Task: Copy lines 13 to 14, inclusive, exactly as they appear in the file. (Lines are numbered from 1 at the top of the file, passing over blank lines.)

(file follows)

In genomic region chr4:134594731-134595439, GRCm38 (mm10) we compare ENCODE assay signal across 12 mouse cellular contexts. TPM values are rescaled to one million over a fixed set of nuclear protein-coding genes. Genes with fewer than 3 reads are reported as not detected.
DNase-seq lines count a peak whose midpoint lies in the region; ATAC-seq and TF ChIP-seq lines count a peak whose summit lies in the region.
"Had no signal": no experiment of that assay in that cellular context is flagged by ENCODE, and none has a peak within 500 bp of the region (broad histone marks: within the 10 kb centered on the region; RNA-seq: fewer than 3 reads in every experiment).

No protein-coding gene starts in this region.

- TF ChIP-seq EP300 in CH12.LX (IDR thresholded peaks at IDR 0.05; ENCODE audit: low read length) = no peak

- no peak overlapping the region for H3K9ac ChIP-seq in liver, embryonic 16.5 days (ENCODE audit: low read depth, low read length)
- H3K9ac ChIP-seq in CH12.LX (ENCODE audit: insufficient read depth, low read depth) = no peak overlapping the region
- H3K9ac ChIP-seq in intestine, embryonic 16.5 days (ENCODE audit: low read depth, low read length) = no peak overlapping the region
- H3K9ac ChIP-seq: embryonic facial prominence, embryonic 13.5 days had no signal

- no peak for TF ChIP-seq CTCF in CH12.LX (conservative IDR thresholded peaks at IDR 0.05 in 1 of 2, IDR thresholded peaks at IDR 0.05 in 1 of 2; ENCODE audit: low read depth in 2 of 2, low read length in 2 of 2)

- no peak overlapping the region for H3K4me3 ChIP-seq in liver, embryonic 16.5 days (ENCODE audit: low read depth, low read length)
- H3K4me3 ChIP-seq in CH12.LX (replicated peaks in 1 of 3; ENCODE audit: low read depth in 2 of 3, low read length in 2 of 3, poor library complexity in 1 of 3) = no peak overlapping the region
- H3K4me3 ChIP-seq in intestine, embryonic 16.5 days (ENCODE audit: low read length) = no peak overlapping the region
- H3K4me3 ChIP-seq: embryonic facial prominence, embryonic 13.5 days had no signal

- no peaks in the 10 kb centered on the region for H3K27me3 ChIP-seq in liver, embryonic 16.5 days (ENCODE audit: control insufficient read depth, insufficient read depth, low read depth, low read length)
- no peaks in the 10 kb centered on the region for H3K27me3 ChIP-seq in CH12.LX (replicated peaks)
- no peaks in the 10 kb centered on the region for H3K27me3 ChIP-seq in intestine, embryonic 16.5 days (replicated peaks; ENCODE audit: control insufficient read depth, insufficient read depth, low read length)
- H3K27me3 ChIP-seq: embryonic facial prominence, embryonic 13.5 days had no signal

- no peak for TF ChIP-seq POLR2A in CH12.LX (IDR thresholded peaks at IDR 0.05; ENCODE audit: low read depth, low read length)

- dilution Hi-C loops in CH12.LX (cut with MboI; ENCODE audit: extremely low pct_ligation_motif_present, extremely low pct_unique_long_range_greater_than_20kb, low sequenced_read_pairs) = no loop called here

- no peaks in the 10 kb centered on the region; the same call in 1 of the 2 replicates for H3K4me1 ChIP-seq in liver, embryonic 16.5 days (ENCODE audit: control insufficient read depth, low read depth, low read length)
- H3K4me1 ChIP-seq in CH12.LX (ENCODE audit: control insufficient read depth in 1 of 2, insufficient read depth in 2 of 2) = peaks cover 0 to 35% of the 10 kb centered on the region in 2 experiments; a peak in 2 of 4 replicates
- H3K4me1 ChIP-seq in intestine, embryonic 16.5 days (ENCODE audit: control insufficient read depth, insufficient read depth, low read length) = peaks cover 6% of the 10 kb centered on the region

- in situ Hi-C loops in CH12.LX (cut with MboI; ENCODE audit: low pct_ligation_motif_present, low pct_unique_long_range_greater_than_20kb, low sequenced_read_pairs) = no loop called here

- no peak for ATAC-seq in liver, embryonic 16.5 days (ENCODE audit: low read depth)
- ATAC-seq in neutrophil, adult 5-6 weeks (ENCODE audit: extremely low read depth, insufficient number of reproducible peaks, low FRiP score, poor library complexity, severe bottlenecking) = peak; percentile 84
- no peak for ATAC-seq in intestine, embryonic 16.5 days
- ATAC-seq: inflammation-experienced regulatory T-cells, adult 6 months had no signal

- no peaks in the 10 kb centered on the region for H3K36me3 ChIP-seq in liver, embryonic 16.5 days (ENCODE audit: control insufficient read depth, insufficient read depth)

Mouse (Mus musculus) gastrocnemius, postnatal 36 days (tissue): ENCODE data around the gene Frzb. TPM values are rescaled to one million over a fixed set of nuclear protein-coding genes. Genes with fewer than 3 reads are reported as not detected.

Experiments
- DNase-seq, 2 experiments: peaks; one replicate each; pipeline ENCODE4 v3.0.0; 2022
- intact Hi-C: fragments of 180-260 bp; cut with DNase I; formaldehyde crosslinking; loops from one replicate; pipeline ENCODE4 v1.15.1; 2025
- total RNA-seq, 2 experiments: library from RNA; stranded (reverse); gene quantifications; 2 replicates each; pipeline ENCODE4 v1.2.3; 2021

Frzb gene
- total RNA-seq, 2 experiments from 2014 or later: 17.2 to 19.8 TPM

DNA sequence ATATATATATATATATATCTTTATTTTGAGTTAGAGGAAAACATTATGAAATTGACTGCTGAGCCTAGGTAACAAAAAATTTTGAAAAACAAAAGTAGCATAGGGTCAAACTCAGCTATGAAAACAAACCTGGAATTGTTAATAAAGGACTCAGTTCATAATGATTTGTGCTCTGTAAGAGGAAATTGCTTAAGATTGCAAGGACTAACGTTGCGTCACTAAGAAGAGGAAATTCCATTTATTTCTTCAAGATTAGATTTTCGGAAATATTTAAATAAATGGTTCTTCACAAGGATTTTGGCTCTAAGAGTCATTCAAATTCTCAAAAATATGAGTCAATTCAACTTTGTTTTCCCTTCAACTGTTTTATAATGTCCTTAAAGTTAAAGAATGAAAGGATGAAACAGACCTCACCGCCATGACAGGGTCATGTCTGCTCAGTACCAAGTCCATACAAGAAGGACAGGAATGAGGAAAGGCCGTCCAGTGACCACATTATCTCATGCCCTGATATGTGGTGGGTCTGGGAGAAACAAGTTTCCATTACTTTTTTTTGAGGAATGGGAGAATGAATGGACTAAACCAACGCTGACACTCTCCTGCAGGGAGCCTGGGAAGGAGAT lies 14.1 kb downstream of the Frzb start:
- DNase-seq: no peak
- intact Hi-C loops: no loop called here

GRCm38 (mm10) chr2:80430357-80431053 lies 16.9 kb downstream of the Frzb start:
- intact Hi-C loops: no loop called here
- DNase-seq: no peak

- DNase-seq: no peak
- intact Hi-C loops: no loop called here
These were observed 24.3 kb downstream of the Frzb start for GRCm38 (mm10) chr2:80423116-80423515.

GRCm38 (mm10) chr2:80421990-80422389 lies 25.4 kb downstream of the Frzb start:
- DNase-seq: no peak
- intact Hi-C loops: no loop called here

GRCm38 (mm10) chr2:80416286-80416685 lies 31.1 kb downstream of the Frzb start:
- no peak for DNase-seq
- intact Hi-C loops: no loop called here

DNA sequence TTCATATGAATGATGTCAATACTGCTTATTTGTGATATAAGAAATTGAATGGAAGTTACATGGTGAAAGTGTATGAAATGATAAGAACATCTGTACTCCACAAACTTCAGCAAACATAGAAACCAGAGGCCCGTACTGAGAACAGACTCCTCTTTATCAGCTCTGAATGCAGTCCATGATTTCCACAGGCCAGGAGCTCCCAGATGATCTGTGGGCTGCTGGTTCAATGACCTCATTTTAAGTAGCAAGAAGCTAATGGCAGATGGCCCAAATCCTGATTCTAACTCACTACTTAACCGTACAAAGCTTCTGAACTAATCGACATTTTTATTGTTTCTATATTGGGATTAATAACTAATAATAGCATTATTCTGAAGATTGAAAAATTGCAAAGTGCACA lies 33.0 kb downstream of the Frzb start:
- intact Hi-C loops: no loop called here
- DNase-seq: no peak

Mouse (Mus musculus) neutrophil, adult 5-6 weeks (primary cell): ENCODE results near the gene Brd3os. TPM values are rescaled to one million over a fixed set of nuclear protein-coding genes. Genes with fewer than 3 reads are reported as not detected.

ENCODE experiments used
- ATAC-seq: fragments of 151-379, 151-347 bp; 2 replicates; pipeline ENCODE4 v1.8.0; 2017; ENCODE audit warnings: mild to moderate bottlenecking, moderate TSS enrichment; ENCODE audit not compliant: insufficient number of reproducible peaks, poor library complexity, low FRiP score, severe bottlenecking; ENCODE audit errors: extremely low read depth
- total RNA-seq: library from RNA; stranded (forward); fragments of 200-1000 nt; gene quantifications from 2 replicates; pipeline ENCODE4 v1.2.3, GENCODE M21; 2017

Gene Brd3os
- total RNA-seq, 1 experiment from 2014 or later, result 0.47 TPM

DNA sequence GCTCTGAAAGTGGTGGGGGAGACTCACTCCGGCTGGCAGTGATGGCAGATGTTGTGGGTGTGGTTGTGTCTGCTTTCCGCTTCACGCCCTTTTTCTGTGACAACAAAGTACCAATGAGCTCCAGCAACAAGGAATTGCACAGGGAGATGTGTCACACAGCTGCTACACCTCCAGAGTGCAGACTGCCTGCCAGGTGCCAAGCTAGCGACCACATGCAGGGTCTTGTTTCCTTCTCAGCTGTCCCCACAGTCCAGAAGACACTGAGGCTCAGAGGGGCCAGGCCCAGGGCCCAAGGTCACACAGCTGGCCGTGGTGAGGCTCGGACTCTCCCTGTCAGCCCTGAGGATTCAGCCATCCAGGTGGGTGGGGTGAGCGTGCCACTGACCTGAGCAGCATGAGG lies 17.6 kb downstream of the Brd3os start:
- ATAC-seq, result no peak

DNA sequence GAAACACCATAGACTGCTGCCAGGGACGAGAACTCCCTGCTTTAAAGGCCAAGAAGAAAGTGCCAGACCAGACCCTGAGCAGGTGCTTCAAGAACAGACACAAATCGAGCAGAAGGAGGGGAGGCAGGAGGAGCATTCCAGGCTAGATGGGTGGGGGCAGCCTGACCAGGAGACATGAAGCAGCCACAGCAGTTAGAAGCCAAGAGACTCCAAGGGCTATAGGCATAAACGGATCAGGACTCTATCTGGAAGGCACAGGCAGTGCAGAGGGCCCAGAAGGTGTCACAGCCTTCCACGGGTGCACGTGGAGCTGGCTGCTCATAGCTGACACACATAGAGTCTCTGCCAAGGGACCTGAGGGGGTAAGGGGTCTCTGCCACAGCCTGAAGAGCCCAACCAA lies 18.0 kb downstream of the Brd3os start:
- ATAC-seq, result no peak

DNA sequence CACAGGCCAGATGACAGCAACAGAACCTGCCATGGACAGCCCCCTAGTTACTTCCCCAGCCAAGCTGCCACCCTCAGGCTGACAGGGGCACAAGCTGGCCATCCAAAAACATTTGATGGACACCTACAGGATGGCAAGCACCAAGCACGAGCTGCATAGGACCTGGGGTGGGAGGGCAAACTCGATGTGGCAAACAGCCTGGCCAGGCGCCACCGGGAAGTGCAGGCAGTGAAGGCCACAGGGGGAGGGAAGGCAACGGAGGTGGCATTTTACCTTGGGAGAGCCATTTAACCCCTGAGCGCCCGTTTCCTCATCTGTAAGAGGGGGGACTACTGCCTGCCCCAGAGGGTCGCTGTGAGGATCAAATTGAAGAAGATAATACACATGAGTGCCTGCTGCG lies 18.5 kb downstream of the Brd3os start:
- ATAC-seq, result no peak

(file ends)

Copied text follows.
- H3K4me3 ChIP-seq in intestine, embryonic 16.5 days (ENCODE audit: low read length) = no peak overlapping the region
- H3K4me3 ChIP-seq: embryonic facial prominence, embryonic 13.5 days had no signal